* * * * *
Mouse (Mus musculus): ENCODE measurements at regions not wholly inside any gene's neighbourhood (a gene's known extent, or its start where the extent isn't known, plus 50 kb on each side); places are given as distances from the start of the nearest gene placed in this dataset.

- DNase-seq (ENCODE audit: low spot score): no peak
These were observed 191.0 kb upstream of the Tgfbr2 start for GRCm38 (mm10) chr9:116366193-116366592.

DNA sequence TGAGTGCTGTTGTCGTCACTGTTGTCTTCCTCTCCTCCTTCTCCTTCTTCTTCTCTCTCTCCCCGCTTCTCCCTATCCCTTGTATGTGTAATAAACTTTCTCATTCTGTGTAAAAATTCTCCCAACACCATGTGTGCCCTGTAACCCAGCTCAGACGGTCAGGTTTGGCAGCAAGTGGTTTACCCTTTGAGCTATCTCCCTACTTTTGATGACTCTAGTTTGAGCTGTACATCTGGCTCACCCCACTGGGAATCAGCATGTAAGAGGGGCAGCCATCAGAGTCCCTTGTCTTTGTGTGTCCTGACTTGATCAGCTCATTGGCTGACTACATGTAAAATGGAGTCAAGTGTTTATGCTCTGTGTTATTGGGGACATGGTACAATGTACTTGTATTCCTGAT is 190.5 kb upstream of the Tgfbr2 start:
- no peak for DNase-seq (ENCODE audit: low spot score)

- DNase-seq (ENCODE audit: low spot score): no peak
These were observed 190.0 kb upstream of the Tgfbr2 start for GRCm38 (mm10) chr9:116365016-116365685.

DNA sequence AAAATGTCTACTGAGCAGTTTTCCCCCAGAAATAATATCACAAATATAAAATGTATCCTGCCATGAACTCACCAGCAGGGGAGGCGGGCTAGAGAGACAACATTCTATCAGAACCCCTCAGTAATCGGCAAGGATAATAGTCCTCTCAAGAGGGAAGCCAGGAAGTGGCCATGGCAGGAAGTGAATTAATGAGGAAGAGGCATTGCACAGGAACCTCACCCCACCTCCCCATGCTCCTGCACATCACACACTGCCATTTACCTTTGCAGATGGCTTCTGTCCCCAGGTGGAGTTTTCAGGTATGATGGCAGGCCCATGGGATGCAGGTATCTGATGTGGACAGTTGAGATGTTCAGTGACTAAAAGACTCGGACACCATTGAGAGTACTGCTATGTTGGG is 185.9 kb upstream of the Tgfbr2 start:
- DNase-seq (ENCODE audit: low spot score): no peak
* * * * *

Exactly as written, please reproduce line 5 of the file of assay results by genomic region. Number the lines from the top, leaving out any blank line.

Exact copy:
- no peak for DNase-seq (ENCODE audit: low spot score)